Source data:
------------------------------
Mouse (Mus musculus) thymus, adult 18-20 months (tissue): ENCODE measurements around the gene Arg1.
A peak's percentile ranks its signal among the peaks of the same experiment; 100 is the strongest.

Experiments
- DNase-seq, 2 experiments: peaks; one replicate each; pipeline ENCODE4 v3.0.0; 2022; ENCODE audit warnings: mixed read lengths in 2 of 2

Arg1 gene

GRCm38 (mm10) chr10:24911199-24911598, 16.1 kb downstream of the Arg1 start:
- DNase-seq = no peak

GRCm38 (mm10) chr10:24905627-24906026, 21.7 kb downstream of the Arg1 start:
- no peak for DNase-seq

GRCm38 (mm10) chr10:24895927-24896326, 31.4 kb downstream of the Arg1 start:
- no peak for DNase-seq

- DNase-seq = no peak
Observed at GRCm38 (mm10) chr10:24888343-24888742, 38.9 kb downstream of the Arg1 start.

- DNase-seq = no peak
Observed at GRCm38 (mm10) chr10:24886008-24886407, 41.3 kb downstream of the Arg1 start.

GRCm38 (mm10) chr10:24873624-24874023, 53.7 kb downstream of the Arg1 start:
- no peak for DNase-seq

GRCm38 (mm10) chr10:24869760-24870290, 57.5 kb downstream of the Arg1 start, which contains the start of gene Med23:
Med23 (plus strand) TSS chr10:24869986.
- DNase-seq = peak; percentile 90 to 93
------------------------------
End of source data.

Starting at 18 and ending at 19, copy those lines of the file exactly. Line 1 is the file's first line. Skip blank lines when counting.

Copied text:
GRCm38 (mm10) chr10:24869760-24870290, 57.5 kb downstream of the Arg1 start, which contains the start of gene Med23:
Med23 (plus strand) TSS chr10:24869986.